In early May, I strapped my hot pink bike panniers on my bike and pedaled away from my little house. The weather was perfect for a short bike ride to the gym. It was seventy degrees, sunny and the birds were singing their tunes. I’d barely pedaled two blocks when my phone rang. Typically, I don’t stop and answer the phone when I’m on my bike. But, my instinct told me to pull over and answer the phone.
The phone call was from Logan, my husband, and after exchanging hellos Logan said, “Well, I have some holy shit, life changing news”
My stomach felt like it dropped to my feet and I said, “Ohhh no. You lost your job, didn’t you?”
“Yup. My boss has a job opportunity in Boston and she’s taking the research project with her. She offered me a job at the new lab, but I don’t think we want to move there. As of September 1st, I won’t have a job anymore.” Instead of freaking-out, Logan simply followed up with “So, now we’re free to do what we want again. Maybe it’s time for us to move back to California?”
Seven years ago this news would have been disastrous for us because we were living paycheck to paycheck and didn’t have a savings account. However, things have changed. We’ve paid off our debt, own a very tiny house and have dramatically changed our consumption patterns. Our expenses are relatively low, our house is on wheels, and my job is location independent; all of which give us freedom, flexibility, and the opportunity to embrace change.
To Move or Not to Move?
Over the next few weeks, we talked about how much we loved Portland, our friends, and our neighbors. But our hearts were telling us to move back home. We’ve both been homesick since we moved to Portland and the last seven months haven’t been easy. My dad was extremely ill and I spent a lot of time traveling to and from California.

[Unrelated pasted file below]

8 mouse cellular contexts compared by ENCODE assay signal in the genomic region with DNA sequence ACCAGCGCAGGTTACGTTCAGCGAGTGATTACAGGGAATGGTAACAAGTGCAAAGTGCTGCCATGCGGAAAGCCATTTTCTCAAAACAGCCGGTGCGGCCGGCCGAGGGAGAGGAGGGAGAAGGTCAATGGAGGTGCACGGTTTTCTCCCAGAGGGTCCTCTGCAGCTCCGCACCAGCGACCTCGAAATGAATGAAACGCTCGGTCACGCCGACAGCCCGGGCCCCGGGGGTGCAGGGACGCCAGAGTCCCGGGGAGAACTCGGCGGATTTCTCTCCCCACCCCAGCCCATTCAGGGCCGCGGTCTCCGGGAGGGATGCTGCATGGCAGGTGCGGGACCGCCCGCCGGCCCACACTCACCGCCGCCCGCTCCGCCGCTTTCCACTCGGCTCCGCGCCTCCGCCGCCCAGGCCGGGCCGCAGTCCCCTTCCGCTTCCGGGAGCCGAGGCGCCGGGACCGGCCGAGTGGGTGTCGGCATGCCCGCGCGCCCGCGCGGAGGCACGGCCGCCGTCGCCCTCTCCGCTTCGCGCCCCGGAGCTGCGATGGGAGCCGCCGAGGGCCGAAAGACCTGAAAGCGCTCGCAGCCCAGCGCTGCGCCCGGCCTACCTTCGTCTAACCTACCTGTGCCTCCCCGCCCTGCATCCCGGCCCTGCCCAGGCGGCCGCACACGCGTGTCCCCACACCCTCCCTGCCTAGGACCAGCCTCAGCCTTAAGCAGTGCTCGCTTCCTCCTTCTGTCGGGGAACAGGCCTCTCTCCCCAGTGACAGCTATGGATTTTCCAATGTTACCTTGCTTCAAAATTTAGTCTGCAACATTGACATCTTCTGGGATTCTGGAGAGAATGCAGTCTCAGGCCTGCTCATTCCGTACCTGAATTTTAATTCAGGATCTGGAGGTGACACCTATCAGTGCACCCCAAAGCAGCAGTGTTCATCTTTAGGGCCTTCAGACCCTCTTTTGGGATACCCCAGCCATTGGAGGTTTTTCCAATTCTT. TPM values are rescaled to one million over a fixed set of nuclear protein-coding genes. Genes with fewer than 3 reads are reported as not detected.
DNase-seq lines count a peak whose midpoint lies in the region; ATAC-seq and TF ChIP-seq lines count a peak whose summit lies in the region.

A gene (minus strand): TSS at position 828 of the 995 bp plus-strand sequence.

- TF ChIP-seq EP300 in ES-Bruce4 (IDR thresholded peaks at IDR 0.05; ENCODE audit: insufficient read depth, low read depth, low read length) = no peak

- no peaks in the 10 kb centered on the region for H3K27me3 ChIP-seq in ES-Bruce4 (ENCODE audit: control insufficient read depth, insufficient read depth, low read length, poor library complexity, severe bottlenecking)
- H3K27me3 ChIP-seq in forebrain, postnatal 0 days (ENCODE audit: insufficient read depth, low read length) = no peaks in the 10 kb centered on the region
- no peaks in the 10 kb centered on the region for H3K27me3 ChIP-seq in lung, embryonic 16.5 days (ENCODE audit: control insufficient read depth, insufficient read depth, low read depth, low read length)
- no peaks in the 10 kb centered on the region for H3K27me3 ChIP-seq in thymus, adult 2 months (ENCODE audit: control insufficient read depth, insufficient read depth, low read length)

Luckily my job is mobile. My little writing business gave more than money; it gave me the freedom and time to be there for my dad. As long as I have a computer, pen, journal, and an internet connection, I can write. As a result, I was able to help take care of my dad before he passed away in early June. Unfortunately, Logan didn’t have the same opportunity because of his traditional, 9-5 job. He had also missed the Christmas and New Year holidays earlier in the year because of the traditional job.
A Sabbatical + a Micro-Business
After making a lot of pro/con lists, Logan and I decided to move back to California. I’ll continue writing and Logan is going to take a sabbatical from the work world. I have a feeling that the career transition Logan is experiencing will be fruitful, rather than hurtful. He’ll have the time to rest, reflect, and figure out what he wants to do next. Change can be stressful and tumultuous, but it’s also a way to revamp your personal and professional life.
For example, Logan wants a career that gives him more flexibility and freedom. After a lot of brainstorming, he decided to start a small business that will help companies prepare for emergencies. It’s been two years since I started my smal business and I’ve learned a lot. So I offered Logan a few pieces of advice to help him get started:
1. Start a website. This website should be your home base on the Internet. It’s a place where people can learn about you and the services you offer. Plus, developing a website is a wonderful exercise to define your business goals, objectives, and the services you want to offer clients.
2. Network and then network more. Connect with your tribe on social networks and take time out to meet your fans and colleagues in person and off-line.
3. Pay attention to the details. What kind of entity is your little business? A sole proprietorship or a corporation? Do you have a business account for expenditures? Pay attention to the details so they can help inform your big decisions and help you focus on daily tasks. Paying attention to the little things will help you treat your business like a business and keep expenses in harmony with income.
4. Develop a product or service to sell. Selling a product or service is the core foundation of any business. Without this component, you’ll have trouble paying the bills. It’s essential to show how a particular product or service will benefit the buyer.
5. Diversify Your Moolah. I generate income through online courses, ebook sales, my book advance and through freelance writing projects. By diversifying my income stream I don’t have to rely on one source of cash to pay my monthly bills. I think this is beneficial regardless of your situation because it offers you resiliency and adaptability in the face of layoffs or swings in the market.
I can’t tell you what you should do for a living. But I will say this: prioritize what matters to you. I did this by creating a micro-business that gave me the flexibility to do work I love and to be there for my loved ones too.
Tammy Strobel is the author of You Can Buy Happiness (and it’s Cheap).